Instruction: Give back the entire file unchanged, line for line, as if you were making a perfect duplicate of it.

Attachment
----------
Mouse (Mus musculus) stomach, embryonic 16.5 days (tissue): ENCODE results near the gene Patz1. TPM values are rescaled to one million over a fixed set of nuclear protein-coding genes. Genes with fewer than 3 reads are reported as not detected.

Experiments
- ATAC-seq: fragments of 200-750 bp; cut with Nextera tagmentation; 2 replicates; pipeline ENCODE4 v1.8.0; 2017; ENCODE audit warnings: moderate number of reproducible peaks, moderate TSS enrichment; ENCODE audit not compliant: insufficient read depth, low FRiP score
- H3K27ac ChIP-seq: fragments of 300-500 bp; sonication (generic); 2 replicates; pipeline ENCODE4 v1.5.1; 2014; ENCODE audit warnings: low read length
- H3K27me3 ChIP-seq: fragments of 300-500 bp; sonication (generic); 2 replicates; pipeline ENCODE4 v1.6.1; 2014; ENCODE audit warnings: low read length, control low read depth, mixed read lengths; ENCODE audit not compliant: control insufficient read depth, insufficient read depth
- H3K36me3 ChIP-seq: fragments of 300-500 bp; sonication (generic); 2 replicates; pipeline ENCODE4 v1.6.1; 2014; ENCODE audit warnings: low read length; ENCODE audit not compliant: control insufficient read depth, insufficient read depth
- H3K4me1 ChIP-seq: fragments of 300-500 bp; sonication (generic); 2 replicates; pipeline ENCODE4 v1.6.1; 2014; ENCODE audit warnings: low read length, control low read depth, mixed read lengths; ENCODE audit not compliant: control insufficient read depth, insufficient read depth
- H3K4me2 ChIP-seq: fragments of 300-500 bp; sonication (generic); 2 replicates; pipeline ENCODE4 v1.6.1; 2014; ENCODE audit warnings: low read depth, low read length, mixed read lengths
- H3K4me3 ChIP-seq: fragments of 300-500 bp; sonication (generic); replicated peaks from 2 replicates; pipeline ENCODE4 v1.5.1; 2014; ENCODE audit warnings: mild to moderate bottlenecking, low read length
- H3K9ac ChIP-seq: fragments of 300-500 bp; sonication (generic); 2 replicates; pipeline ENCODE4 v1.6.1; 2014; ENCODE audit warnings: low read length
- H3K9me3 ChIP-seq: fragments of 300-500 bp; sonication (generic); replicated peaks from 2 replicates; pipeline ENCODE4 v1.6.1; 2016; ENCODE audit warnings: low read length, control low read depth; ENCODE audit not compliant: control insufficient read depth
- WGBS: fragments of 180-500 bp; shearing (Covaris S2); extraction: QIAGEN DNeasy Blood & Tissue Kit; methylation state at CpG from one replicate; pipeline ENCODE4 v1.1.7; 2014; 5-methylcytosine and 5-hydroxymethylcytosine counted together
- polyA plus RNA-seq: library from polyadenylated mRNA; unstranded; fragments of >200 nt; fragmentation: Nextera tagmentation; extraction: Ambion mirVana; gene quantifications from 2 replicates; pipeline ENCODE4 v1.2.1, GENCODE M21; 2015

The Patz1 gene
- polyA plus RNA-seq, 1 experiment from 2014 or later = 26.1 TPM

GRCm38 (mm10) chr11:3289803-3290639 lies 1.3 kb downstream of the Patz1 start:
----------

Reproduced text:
Mouse (Mus musculus) stomach, embryonic 16.5 days (tissue): ENCODE results near the gene Patz1. TPM values are rescaled to one million over a fixed set of nuclear protein-coding genes. Genes with fewer than 3 reads are reported as not detected.

Experiments
- ATAC-seq: fragments of 200-750 bp; cut with Nextera tagmentation; 2 replicates; pipeline ENCODE4 v1.8.0; 2017; ENCODE audit warnings: moderate number of reproducible peaks, moderate TSS enrichment; ENCODE audit not compliant: insufficient read depth, low FRiP score
- H3K27ac ChIP-seq: fragments of 300-500 bp; sonication (generic); 2 replicates; pipeline ENCODE4 v1.5.1; 2014; ENCODE audit warnings: low read length
- H3K27me3 ChIP-seq: fragments of 300-500 bp; sonication (generic); 2 replicates; pipeline ENCODE4 v1.6.1; 2014; ENCODE audit warnings: low read length, control low read depth, mixed read lengths; ENCODE audit not compliant: control insufficient read depth, insufficient read depth
- H3K36me3 ChIP-seq: fragments of 300-500 bp; sonication (generic); 2 replicates; pipeline ENCODE4 v1.6.1; 2014; ENCODE audit warnings: low read length; ENCODE audit not compliant: control insufficient read depth, insufficient read depth
- H3K4me1 ChIP-seq: fragments of 300-500 bp; sonication (generic); 2 replicates; pipeline ENCODE4 v1.6.1; 2014; ENCODE audit warnings: low read length, control low read depth, mixed read lengths; ENCODE audit not compliant: control insufficient read depth, insufficient read depth
- H3K4me2 ChIP-seq: fragments of 300-500 bp; sonication (generic); 2 replicates; pipeline ENCODE4 v1.6.1; 2014; ENCODE audit warnings: low read depth, low read length, mixed read lengths
- H3K4me3 ChIP-seq: fragments of 300-500 bp; sonication (generic); replicated peaks from 2 replicates; pipeline ENCODE4 v1.5.1; 2014; ENCODE audit warnings: mild to moderate bottlenecking, low read length
- H3K9ac ChIP-seq: fragments of 300-500 bp; sonication (generic); 2 replicates; pipeline ENCODE4 v1.6.1; 2014; ENCODE audit warnings: low read length
- H3K9me3 ChIP-seq: fragments of 300-500 bp; sonication (generic); replicated peaks from 2 replicates; pipeline ENCODE4 v1.6.1; 2016; ENCODE audit warnings: low read length, control low read depth; ENCODE audit not compliant: control insufficient read depth
- WGBS: fragments of 180-500 bp; shearing (Covaris S2); extraction: QIAGEN DNeasy Blood & Tissue Kit; methylation state at CpG from one replicate; pipeline ENCODE4 v1.1.7; 2014; 5-methylcytosine and 5-hydroxymethylcytosine counted together
- polyA plus RNA-seq: library from polyadenylated mRNA; unstranded; fragments of >200 nt; fragmentation: Nextera tagmentation; extraction: Ambion mirVana; gene quantifications from 2 replicates; pipeline ENCODE4 v1.2.1, GENCODE M21; 2015

The Patz1 gene
- polyA plus RNA-seq, 1 experiment from 2014 or later = 26.1 TPM

GRCm38 (mm10) chr11:3289803-3290639 lies 1.3 kb downstream of the Patz1 start: